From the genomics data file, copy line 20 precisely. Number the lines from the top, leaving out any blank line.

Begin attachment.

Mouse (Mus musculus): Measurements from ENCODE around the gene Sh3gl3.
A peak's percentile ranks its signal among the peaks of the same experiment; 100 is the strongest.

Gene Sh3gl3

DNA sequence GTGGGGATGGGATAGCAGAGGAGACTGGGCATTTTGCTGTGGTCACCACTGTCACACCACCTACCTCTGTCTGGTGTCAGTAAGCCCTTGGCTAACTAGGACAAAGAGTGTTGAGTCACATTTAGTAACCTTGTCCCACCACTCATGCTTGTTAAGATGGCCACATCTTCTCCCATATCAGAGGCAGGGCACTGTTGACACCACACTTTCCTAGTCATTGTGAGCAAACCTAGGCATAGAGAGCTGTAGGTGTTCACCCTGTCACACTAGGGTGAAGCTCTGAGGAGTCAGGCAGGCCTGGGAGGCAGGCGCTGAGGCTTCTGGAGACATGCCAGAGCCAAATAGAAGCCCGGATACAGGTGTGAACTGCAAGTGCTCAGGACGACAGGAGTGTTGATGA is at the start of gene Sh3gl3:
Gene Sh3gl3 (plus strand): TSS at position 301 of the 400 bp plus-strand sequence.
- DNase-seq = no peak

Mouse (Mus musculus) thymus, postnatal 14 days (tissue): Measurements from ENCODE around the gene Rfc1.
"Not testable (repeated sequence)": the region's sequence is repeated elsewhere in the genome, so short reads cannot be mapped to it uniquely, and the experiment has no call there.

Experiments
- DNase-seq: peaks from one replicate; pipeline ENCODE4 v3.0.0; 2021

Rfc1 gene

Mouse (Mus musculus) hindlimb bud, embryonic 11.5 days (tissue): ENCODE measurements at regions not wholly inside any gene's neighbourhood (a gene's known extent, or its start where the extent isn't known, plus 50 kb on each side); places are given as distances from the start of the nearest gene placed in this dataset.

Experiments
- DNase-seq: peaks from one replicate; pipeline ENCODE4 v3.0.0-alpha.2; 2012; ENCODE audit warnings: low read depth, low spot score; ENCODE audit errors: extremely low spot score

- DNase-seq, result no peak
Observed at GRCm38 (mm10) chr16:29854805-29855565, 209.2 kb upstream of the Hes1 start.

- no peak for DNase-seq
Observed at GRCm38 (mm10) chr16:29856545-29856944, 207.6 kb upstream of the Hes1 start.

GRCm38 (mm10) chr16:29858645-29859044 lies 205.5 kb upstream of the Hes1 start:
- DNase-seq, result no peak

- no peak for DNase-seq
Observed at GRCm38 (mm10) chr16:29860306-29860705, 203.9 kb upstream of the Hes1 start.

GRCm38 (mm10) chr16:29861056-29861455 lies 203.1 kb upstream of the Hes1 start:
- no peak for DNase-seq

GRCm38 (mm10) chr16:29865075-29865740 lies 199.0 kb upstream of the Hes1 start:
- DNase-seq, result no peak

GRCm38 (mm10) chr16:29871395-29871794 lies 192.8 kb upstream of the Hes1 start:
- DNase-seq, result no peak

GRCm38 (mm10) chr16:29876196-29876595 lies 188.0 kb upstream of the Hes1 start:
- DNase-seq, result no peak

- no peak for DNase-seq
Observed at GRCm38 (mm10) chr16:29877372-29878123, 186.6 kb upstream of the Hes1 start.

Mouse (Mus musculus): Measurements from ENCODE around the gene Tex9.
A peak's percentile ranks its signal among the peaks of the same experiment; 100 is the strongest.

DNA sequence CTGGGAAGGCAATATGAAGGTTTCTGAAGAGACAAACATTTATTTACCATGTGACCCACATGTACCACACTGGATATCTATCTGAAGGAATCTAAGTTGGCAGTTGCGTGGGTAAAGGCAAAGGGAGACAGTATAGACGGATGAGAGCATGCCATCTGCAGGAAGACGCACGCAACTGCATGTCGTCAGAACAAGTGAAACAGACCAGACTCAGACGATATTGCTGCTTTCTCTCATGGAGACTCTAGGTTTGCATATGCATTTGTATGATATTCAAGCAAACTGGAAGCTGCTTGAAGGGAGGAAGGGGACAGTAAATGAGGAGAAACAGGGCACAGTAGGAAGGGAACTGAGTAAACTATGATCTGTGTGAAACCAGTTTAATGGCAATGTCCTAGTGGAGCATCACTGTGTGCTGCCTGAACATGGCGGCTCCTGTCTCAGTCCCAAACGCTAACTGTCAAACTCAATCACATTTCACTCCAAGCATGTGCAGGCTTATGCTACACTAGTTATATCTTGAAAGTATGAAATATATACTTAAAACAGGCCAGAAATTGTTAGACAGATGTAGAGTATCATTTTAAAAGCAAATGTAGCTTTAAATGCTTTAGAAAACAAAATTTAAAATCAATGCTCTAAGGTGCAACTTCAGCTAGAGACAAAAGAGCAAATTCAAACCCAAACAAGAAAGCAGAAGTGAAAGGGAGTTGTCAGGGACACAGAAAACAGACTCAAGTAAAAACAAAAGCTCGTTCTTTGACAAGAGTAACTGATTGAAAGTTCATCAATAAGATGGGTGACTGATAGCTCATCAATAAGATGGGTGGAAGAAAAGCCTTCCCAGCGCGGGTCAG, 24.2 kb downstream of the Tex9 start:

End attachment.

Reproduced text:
- DNase-seq, result no peak